Celebrate “Trans Joy” with OUT at CHM
This International Transgender Day of Visibility, please join the OUT at CHM committee at the Chicago History Museum to learn about the community work of LGBTQIA+ organizations who have fought for transgender equality for years, laying a foundation for LGBTQIA+ youth in Illinois to grow up with greater levels of support than ever before.
Over the past several years, the United States has witnessed an unprecedented increase in proposed laws that would limit the rights of members of the transgender and nonbinary communities, with the Human Rights Campaign calling 2021 the “most anti-transgender state legislative season in history.” Many bills have specifically targeted transgender youth, aimed at preventing them from engaging in sports and accessing gender-affirming health care. Illinois, however, has often been at the forefront of LGBTQIA+ rights, stemming all the way back to 1924 with the founding of the Society for Human Rights, the nation’s first known gay organization.
- Gearah Goldstein, GenderCool
- Bonsai Bermúdez (they/them/theirs), cofounder and executive artistic director of Youth Empowerment Performance Project
- K. Tajhi Claybren, Integrative Empowerment Group, PLLC
- Avi Bowie (he/him/his), clinical social work/therapist, MA, LCSW
Chicago History Museum, 1601 N Clark St, Chicago, IL 60614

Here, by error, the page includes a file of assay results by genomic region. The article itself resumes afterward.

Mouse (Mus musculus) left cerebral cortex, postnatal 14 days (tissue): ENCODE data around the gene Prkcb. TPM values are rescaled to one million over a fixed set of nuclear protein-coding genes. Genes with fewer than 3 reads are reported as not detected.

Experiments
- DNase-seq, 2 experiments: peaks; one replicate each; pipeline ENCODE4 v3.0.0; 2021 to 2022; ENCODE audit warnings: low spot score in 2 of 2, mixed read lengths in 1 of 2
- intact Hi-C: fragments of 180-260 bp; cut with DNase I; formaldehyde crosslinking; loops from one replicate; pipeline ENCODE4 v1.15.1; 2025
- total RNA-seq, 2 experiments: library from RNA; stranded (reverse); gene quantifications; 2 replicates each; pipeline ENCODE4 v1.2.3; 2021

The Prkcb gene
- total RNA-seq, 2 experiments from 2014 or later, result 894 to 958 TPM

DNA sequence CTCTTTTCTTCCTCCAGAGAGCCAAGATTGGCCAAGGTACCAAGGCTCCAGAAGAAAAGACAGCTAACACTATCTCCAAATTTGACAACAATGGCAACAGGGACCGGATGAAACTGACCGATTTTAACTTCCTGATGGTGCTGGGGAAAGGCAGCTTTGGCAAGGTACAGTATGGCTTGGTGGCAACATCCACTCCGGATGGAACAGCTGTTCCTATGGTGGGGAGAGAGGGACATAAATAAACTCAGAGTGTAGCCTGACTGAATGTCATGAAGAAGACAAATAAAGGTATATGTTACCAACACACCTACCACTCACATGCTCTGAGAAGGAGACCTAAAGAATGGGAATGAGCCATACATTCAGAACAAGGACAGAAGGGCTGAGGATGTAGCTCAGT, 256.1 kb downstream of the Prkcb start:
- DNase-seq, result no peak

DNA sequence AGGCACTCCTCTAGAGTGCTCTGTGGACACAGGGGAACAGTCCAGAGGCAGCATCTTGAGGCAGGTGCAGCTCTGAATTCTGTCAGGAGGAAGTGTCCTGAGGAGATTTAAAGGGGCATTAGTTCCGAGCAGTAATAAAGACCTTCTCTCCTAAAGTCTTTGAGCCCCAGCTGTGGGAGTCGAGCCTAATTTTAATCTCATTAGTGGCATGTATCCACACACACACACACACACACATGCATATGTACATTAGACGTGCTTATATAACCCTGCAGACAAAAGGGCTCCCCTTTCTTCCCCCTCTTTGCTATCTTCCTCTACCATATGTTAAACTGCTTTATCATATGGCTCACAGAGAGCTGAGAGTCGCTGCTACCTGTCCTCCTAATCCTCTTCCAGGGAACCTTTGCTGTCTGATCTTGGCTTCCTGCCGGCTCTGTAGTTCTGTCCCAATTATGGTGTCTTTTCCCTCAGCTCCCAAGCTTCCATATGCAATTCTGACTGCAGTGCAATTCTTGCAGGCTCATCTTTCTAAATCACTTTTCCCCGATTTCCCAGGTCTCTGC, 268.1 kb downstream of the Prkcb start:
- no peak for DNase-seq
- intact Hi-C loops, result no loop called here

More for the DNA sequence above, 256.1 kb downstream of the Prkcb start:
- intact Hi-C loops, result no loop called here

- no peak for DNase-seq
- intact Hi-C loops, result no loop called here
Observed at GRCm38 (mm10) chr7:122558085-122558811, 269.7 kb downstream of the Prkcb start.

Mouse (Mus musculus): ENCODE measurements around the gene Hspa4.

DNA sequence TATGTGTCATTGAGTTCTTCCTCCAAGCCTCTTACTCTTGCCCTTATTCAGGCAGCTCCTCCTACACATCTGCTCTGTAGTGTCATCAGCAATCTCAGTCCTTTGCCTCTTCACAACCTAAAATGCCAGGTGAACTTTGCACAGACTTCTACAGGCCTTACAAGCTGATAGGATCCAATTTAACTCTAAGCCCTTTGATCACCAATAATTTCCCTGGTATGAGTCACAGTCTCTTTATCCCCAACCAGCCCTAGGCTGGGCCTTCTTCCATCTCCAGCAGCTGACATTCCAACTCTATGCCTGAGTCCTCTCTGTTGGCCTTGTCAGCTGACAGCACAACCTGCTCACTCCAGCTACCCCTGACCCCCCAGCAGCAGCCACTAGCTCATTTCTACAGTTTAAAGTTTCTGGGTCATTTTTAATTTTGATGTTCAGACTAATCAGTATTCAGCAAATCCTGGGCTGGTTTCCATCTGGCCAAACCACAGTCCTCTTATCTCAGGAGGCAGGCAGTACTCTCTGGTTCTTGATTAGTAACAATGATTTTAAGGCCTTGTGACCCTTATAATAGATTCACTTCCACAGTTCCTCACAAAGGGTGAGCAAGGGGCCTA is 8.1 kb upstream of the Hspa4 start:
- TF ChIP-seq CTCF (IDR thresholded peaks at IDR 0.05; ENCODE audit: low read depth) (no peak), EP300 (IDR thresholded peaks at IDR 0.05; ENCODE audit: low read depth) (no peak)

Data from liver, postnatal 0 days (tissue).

Friday, March 31, 2023, 6–9:00 p.m.
Cost: $20; $15 members
Learn More: http://chicagohistory.org/out
KEY ASSETS AVAILABLE:
- Social media toolkit and logos: https://app.box.com/s/vcfmlfkeh960k3gumf3qah0blc7ey4bt
Public Communications Manager
ABOUT THE CHICAGO HISTORY MUSEUM
The Chicago History Museum is situated on ancestral homelands of the Potawatomi people, who cared for the land until forced out by non-Native settlers. Established in 1856, the Museum is now at 1601 N. Clark Street in Lincoln Park, its third location. As a major museum and research center for Chicago and U.S. history, the Chicago History Museum strives to be a destination for learning, inspiration and civic engagement. Through dynamic exhibitions, tours, publications, special events and programming, the Museum connects people to Chicago’s history and to each other. To share Chicago stories, the Museum collects and preserves millions of artifacts, documents, images and other items that are relevant to the city’s history. The Museum gratefully acknowledges the support of the Chicago Park District on behalf of the people of Chicago.